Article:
Thursday, October 14, 2021

Someone's child has a speech delay—do you say something?

An adorable little girl I know who's almost 3 years old has a very limited vocabulary—just a few words, and no sentences. She loves singing the ABC song, though she doesn't clearly articulate letters. Her comprehension is good, and she can communicate with nods and gestures. 

This has weighed on my mind. Should I say something? What could I even say? I'm not that close with the parents. Of course, this kid may already be getting therapy; a pediatrician would be well aware of the issues. But as a parent who 18 years' worth of experience with speech delays, I have ached to speak up.

The stigma surrounding developmental delays has eased up in recent years. Still, some parents are hesitant to get their kid therapy. Sometimes they're in denial. Perhaps they figure their child will grow out of it. It's possible they don't want labels imposed on their child. All of this can make the topic so difficult to broach and talk about.

It shouldn't be that way—delays and disabilities are nothing to be ashamed of. But here we are in 2021, and that's still a thing. If this parent had hesitations, I wanted to gently encourage her to get her child help and connect her with a therapist I trusted for an evaluation. I wanted to share my wisdom. At the heart of it all, I wanted to help her child. 

If you see something, say something?

But who am I to say something?

But if I don't say something, am I doing a child an injustice? 

Years ago, I held an 11-month-old in my arms and my Spidey senses kicked in. The tot had low muscle tone and didn't make eye contact. I mentioned to a mutual friend that these could be signs of autism, even as I doubted myself: What if that baby was just very mellow? My friend hadn't noticed, and I never said anything. Months later, the child was diagnosed with autism and started getting services, and I felt guilty for not having said anything. 

And here I was, again.  

Then one day, as the mom and I were chatting, the little girl walked over to us, said "all" for "ball" and her mom handed one to her.

"When Max was her age, he couldn't say that," I mentioned. 

She nodded.

"Speech therapy really helped him come along!" I said. "Max has had the same therapist since he was a little guy."

She nodded again.


She didn't want to go there, and that was fine.

Speaking from personal experience had been a way to start the conversation. It opened the door, should she choose to enter. Maybe she still will. 


  1. I'm a therapist and I beg you not to intervene! I am a professional in development and I would not say anything unless in a professional context. The mother most certainly knows there is a delay and could very likely be treating it currently, and is under no obligation to share private medical information with you, which she would be pressured to do. If she is in denial to the point of not knowing it, even with pediatricians and others in a professional realm talking to her, then there is nothing your comment would accomplish beyond making her defensive.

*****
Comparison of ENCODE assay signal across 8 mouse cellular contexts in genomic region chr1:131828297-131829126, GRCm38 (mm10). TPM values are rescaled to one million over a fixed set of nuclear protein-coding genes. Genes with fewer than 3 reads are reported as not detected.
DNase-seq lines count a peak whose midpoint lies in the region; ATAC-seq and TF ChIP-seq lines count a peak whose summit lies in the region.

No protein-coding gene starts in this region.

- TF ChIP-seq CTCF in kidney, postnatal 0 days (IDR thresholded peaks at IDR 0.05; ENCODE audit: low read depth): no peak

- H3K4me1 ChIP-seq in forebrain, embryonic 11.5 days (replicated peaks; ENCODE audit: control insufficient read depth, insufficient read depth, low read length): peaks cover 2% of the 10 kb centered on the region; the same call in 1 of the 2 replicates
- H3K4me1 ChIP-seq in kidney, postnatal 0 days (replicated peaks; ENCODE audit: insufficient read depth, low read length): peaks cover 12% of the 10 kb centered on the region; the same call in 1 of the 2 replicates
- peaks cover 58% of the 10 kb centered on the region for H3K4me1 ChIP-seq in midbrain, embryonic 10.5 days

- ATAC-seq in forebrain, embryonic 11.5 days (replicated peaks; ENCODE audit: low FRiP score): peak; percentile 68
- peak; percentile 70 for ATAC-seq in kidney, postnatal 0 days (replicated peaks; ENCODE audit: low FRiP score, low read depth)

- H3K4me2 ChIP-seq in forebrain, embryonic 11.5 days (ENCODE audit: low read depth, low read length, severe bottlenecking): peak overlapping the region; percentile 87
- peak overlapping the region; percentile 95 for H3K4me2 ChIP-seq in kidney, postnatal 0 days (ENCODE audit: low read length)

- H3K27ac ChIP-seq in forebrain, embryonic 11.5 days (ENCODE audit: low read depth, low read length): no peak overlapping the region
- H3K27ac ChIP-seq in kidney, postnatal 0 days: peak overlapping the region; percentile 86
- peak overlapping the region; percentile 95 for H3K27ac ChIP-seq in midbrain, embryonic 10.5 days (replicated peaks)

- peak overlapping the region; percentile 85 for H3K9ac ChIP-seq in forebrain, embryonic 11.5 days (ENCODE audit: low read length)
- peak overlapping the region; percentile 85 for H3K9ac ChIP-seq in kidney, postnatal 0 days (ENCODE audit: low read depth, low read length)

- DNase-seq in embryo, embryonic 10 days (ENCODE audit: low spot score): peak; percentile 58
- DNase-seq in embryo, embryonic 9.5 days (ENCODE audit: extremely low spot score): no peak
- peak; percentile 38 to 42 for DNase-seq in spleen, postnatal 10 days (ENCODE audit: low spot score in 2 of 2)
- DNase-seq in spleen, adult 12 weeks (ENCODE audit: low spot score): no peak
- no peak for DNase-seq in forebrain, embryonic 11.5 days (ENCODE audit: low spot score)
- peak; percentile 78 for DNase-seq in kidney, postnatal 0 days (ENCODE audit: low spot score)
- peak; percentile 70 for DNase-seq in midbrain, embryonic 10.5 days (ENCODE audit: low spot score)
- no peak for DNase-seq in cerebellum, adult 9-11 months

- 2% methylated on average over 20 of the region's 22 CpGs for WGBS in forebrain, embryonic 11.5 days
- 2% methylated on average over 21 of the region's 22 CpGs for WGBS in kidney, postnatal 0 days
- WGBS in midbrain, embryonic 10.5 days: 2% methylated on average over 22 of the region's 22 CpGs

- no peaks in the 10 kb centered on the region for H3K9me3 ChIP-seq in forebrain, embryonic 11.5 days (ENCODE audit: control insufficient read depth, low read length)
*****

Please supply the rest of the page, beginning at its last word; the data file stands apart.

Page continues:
2. Hi Ellen, this is a very thought-provoking post. I am of two minds, if I can be honest with you. On one hand, as a parent, I certainly benefited when my family doctor referred our then 16-month old son to an organization that specializes in supporting individuals with developmental delays based on knowing my son was prenatally-exposed to alcohol. These services changed the trajectory of his and ours for the better. So in one hand, I’m glad someone spoke up.

    On the other hand, I personally get annoyed by “unsolicited advice.” I remember being in a bookstore once and a mother came up to me and said she noticed our son tiptoe walks and she said her daughter does the same and we should consider getting him assessed for autism because it’s what her daughter has. I know and knew at the time the mother was very well intentioned but it still caught me off guard and I was irritated, if I can be Frank.

    For me, ultimately, I think it’s about how the message is framed and I think you handled it in a respectful way.

    I remember years ago I was on a crowded subway ride to work. Two women standing next to me were talking about drinking while pregnant. And they were saying how doctors, especially those in Europe, recommend a glass of wine a day to help ease the stress. I was so horrified and up to this day, I wish I had spoken up but I felt the pressure of the societal contract to respect personal boundaries.

    So it definitely is a hard one for me that I go back and forth on. Ultimately, I think you did the right thing… with the best of intentions.

  3. Ellen — I haven’t been to visit your blog in quite awhile. I’m not sure why. But it’s good to be back!

    I just wanted to say that this is a question I think a lot of disabled people face themselves … whether to reach out, unsolicited, with people we see who seem to have a disability too. Sometimes, when our disabilities are pretty obvious, we will see each other out somewhere, at Starbucks or something, and kind of nod to each other in recognition. But we don’t automatically sit down and share a coffee and a chat about our disabilities, or the latest disability issue. At least I don’t.

    Anyway, it’s a dilemma for everyone!


Thanks for sharing!

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